FOR years the humble aspirin has been heralded as a ‘wonder drug’ which can help battle a host of ills.
Now a team of Oxford researchers want to know if it could help protect diabetes sufferers from heart disease and stroke.
Experts at the Diabetes Trial Unit, based at the Oxford Biomedical Research Centre, need volunteers to take part in a groundbreaking trial which could one day help shape the way diabetes sufferers are cared for.
Dr Angelyn Bethel, who is leading the Translational Research Group, is looking for 24 people with diabetes, who do not have heart disease, to join a 12-week study.
Dr Bethel said: “Aspirin can help prevent both heart attacks and strokes because it makes platelets, which are part of our blood, less likely to stick together and form a clot, which can block arteries.
“Unfortunately aspirin does not appear to work as well in people with diabetes who have a two-fold greater risk of heart attack or stroke than people without diabetes.”
Aspirin became a household name as a painkiller about 100 years ago.
But since then it has been found to reduce the risk of several life threatening diseases, including heart disease and cancer, as well as working as an anti-inflammatory, and reducing fever and blood clotting.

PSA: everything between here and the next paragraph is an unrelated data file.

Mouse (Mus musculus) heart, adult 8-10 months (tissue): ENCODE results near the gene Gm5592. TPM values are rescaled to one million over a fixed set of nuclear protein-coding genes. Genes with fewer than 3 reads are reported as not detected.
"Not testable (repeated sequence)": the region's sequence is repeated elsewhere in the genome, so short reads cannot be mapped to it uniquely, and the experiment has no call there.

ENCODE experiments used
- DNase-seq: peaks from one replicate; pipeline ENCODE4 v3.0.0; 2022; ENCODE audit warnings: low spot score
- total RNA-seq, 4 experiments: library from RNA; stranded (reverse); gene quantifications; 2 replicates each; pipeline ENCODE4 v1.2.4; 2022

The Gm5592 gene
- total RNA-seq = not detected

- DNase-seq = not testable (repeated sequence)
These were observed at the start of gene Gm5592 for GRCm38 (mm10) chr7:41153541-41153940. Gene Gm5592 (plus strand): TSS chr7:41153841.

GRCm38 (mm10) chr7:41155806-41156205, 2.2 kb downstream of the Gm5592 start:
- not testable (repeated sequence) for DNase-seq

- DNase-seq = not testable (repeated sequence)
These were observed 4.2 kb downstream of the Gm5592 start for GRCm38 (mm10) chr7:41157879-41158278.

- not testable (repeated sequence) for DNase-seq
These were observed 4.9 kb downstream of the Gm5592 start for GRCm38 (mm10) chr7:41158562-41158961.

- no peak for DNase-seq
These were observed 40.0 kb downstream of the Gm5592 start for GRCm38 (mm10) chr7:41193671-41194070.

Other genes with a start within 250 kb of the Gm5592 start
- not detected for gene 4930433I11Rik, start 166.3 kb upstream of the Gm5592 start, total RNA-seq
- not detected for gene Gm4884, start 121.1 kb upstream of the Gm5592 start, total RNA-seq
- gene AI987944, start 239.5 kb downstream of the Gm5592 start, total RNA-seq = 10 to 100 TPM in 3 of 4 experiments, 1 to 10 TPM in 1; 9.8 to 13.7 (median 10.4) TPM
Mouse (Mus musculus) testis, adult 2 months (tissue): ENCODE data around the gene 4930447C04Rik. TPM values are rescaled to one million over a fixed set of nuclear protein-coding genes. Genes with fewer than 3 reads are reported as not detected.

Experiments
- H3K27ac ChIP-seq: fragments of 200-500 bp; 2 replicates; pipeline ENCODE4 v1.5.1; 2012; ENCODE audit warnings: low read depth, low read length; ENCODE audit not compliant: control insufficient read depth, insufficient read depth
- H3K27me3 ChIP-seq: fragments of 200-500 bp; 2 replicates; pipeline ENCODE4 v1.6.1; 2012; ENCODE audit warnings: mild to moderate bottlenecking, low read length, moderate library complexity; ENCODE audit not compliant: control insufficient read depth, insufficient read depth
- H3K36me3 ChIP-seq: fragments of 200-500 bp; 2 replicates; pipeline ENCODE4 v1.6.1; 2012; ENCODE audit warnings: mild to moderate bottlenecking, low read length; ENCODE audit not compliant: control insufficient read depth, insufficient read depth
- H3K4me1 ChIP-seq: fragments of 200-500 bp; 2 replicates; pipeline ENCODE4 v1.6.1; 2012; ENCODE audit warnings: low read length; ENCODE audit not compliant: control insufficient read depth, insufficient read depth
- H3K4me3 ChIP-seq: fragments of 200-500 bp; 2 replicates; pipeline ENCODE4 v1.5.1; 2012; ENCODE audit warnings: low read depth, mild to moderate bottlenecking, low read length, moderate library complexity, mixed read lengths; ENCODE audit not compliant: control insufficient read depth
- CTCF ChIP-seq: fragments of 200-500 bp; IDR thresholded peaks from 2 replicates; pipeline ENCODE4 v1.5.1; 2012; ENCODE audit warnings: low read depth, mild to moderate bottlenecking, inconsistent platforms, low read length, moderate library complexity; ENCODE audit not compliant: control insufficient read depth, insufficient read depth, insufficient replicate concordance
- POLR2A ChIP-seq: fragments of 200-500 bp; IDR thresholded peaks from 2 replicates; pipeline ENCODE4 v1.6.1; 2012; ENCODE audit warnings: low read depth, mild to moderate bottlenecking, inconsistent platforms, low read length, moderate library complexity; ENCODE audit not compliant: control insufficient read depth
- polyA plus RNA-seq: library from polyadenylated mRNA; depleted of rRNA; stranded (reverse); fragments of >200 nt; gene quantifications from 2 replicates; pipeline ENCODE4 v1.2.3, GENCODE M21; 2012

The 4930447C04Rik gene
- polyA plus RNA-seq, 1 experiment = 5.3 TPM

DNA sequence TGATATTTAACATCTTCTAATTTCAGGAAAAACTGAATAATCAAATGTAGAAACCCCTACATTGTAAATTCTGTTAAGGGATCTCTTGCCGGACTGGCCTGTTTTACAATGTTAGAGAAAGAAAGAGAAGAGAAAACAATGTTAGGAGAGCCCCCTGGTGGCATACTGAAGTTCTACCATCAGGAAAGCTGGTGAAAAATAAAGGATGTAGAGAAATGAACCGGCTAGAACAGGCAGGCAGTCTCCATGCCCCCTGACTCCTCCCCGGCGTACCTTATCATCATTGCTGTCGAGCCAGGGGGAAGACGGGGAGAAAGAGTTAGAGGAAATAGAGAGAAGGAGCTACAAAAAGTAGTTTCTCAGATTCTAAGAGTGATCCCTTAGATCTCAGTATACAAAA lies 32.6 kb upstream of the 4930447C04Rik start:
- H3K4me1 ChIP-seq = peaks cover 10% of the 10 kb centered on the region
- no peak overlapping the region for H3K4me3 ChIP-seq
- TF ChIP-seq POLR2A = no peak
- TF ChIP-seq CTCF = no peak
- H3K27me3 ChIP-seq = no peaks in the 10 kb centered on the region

Each person who takes part in the British Heart Foundation sponsored trial will receive in random order 100mg aspirin once a day, 200mg once a day or 100mg twice a day for two weeks at a time.
Dr Bethel said the researchers would measure the effect of the different aspirin doses to see if taking it more frequently, or at a higher dose, made blood platelets less ‘sticky’.
She added: “It is so important that people continue to get involved in these trials. We really can’t go forward without these kind of studies.”
- For details on how to get involved with the study, email email@example.com or call 01865 857287. For more details about the Diabetes Trial Unit click on the link.